A significant part of a preacher’s work is book work. We simply cannot feed the sheep if we are not feeding ourselves, and the primary way we feed ourselves is by reading. But the threats against a pastor’s reading are many. We have many responsibilities, each of them competing to gain the best of our time. These all have to be managed so as to not neglect any of them. Some pastors probably spend too much time reading and too little time praying or visiting or administrating. But other pastors read too little and excuse themselves with a variety of reasons.
John Wesley was alert to this danger and wrote to young Methodist preachers: “Spend all the morning, or at least five hours in twenty-four, in reading the most useful books, and that regularly and constantly.” He then anticipated and answered four excuses that might given by non-reading preachers.
(1) “But I read only the Bible.” It sounds really spiritual to excuse our neglect of reading by saying, “I only need to read the Bible.” But none of us would take that statement to its logical conclusion: if persons should read only the Bible and nothing else, it follows that they should hear only the Bible and nothing else. In which case, we’re out of a job, because preaching becomes unnecessary. So counseled Wesley: “Then you ought to teach others to read only the Bible, and, by parity of reasoning, to hear only the Bible. But if so, you need preach no more”
(2) “But I have no taste for reading.” Wesley pulled no punches. He frankly believed that a preacher who didn’t like to read should find a different trade. He also knew that the way to gain a taste for reading is by reading, and so he insisted that preachers discipline themselves to read. With no hesitation or qualification he said, “Contract a taste for it by use, or return to trade.”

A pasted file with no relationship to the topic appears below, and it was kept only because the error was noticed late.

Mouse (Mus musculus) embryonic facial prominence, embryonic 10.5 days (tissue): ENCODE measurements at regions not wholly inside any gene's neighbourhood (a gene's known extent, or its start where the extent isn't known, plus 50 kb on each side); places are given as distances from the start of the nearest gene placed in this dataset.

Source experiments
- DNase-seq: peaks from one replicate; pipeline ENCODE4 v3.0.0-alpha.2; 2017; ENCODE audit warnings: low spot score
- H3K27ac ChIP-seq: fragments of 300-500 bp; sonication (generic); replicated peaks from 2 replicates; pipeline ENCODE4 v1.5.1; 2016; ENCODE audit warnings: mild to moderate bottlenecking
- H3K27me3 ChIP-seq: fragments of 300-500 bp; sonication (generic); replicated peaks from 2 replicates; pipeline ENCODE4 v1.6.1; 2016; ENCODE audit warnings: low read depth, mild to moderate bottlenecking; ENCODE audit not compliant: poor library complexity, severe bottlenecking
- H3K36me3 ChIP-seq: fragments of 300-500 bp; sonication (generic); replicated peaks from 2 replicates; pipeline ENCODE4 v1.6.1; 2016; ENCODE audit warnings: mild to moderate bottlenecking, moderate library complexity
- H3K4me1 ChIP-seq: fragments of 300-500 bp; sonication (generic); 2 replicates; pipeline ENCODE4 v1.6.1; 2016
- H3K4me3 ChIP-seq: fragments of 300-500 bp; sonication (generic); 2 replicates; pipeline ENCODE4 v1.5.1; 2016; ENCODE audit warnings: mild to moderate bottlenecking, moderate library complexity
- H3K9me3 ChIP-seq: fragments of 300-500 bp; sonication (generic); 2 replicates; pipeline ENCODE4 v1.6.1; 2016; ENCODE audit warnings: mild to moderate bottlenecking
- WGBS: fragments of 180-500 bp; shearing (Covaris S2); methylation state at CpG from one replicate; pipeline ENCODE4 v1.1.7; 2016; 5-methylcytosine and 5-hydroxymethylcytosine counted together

(3) “But different men have different tastes.” It is true that God calls different kinds of men into the ministry, with a variety of gifting, each with its own set ministry-related strengths. Some men are naturally contemplative, and will find less difficulty giving time to prayer. Other preachers are naturally organized and have strong administrative skills. And still other men have an intellectual bent, and will have no trouble giving time to reading and study. So, if I’m “not a reader,” why should I feel bad about not reading? Well, John Wesley acknowledged the differences in gifts, but still insisted that reading was essential. He said, “Therefore some may read less than others; but none should read less than this.” (Five hours a day!)
(4) “But I have no books.” This may be a legitimate complaint of some pastors. Books are expensive and the want of good books might make helpful reading more difficult. Wesley’s solution was a generous offer to purchase books for his itinerants! “I will give each of you, as fast as you will read them, books to the value of £5.” I’m sorry that I cannot make the same offer! But books are more readily available today than ever before. There are multitudes of free books on the internet. Many ministries offer books at a “whatever you can afford” price – a resource which truly needy pastors should feel no shame in accepting. There are university and seminary libraries with whole floors devoted to books on theology and Scripture. Even smaller, local libraries can do inter-library loans. Books can be obtained. To quote the words of Jesus from another context, “Seek and you shall find.”
Admittedly, devoting five hours a day to reading may be a stretch for many pastors. But surely, we should devote what time we can to reading and study. By cutting back on television or unhelpful browsing of the internet, many pastors could free up an hour or two for reading each day.
All of the statements by Wesley are quoted in Iain H. Murray, Wesley and the Men Who Followed (Edinburgh, The Banner of Truth Trust, 2003) 89-90 (Emphasis original).
Reading is an arduous and time-intensive task for all (not just preachers). The hectic pace of our society, and many demands upon peoples' time, increasingly pushes reading aside. It is, like most (spiritual) disciplines, something that has to be cultivated.
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